This past month I officially relocated back to the South! As most of you know, I wrote the first draft of Waiting at Hayden’s in Charleston, South Carolina during a gap year in college and moved here solely because I was a diehard Nicholas Sparks’ fan. (If you haven’t checked out how being a diehard fan landed me in the hospital be sure to read that entertaining story here.)
After that year, I went back and finished school at Santa Clara and have lived in California ever since.
I’m a big believer in the power of visualization. Every morning, all those years I was in California, I started most days by writing down my dream day and imagining myself living it. This exercise was what led me to come up with shopfiction, and helped me get Waiting at Hayden’s out into the world. Ironically, when I rehearsed my dream day it always started like this: “I’m so excited because I wake up in my North Carolina house.”
I don’t know why it took till I turned twenty-nine for me to ask myself this question: if my dream day always starts in North Carolina, what am I still doing living in California?
The logical answer to that of course is that I had great friends in California, and teaching jobs I liked, and family, and (the list goes on and on).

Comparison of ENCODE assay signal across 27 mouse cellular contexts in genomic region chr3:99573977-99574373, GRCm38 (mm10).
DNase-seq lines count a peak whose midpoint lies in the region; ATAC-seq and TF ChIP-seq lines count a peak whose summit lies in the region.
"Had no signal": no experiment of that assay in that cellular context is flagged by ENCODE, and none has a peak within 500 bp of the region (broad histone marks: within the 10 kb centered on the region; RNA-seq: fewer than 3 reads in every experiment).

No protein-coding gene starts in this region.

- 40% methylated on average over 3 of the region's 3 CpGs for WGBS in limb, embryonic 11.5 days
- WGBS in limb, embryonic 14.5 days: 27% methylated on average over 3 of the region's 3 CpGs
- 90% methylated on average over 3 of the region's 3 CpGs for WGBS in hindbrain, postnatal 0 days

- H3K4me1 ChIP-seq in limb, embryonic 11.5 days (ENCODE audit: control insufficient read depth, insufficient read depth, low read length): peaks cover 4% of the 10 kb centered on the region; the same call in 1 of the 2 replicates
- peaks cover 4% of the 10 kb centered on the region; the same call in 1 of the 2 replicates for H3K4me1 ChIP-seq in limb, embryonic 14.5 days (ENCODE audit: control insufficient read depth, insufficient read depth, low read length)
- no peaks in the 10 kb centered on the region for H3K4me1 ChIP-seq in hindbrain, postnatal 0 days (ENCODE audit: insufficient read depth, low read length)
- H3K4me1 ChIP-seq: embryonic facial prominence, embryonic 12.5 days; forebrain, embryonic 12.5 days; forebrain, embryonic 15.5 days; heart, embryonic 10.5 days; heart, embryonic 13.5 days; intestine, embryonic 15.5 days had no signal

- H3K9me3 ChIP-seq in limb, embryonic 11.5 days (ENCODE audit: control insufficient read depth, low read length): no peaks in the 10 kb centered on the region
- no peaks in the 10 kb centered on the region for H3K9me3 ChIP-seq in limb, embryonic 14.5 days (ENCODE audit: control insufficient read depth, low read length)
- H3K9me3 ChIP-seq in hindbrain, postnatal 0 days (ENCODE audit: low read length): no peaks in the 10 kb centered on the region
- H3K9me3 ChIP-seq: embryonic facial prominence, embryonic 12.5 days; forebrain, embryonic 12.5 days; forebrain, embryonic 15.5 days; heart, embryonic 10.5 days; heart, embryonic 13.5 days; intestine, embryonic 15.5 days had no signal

But there was little tug in my gut that said go back to the South. And it got louder and louder. And eventually, I couldn’t ignore it anymore.
I think gut feelings are so fascinating because most of the time they’re completely illogical. It would have been easier for me to imagine a dream life in Orange County, for instance, since I was already rooted there, or to move back to Oregon where I’m from. It would have also been easier for me to choose any career other than a novelist ten years ago, because it’s cut-throat and so few make it, and it often makes me want to pull out my hair.
And yet for some reason, I felt I had to write books and relocating to the South this past month has felt so right to me. The second I got off the plane I let out a giant exhale, which must mean something.
I don’t know how this chapter of my life will go. Although it’s off to a wonderful start. I’ve made a couple of great friends already, I’m dating a guy I really like, and a fully furnished, month-to-month rental opened up the day I needed a place to call home with a gym that was just opening its doors right around the corner so I have a place to teach. (I talk in this blog post here about doors opening quickly when you decide to do something and go all in.)
But I do think that the magic in life is in the unknown and that a big part of what we’re all doing here is finding ways to live out the fullest expression of ourselves. That uncomfortable feeling we get in our stomach, or the reason we don’t feel good during a particular phase, is usually because we aren’t moving in the direction of our authentic power. When we do step into it, that’s when we’re a light for other people and when we have more to give the world.
I hope to give you all two more love stories in these next two years. And I’m excited to be continuing working on them in my new Southern home!